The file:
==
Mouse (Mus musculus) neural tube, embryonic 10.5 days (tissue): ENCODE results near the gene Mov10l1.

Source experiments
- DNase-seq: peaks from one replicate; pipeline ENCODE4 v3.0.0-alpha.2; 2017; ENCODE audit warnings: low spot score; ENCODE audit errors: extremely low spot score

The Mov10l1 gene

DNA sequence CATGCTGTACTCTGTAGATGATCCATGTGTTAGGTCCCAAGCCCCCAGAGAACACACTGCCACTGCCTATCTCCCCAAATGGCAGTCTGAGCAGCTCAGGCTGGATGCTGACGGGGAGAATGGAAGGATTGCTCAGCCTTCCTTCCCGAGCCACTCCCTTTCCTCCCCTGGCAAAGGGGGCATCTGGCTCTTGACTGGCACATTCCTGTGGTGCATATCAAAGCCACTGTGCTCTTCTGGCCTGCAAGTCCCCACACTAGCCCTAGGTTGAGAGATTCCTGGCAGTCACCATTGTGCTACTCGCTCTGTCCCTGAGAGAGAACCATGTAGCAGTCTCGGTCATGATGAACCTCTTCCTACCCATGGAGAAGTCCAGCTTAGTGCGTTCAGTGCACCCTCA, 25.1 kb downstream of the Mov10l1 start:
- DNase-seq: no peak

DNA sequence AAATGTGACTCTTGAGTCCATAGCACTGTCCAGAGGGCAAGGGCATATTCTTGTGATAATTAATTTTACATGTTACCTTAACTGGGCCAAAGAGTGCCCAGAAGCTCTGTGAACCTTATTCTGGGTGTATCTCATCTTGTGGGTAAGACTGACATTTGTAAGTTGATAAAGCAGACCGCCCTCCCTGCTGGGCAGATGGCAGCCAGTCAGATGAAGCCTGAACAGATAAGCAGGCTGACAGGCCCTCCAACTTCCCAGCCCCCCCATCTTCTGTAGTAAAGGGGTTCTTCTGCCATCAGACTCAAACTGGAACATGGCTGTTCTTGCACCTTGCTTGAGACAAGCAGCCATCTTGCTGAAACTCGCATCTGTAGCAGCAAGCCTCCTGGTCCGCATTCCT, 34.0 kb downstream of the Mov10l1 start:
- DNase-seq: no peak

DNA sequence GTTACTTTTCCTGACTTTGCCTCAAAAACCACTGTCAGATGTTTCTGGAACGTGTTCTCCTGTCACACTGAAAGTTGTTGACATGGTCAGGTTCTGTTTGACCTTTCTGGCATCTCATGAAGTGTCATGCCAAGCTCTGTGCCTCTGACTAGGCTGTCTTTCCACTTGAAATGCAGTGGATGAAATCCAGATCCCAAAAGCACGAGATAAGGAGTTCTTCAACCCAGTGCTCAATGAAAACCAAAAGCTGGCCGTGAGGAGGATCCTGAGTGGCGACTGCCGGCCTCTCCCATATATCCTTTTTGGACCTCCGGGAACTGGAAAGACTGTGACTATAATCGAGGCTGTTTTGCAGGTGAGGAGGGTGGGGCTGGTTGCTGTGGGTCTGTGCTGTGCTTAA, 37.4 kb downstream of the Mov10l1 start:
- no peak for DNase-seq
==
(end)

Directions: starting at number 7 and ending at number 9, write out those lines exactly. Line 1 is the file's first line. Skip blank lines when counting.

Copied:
DNA sequence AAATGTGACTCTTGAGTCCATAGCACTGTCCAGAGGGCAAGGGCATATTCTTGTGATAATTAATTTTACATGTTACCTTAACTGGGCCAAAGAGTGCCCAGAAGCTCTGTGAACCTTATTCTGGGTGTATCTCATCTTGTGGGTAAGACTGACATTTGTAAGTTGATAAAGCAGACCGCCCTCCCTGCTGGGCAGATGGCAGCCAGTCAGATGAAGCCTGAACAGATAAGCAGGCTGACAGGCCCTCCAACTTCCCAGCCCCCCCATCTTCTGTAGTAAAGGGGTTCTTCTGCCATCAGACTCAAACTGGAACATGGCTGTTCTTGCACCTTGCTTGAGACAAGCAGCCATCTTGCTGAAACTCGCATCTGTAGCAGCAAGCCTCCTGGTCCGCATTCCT, 34.0 kb downstream of the Mov10l1 start:
- DNase-seq: no peak

DNA sequence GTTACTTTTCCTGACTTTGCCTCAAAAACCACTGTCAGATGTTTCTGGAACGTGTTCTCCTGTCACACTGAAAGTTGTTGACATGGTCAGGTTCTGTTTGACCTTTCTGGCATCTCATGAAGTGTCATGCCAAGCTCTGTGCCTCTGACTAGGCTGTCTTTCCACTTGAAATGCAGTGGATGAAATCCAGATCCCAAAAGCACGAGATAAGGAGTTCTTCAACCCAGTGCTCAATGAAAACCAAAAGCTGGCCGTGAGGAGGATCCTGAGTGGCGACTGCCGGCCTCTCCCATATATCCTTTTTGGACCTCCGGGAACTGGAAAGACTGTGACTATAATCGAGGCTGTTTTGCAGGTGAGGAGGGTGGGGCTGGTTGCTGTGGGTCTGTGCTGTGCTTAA, 37.4 kb downstream of the Mov10l1 start: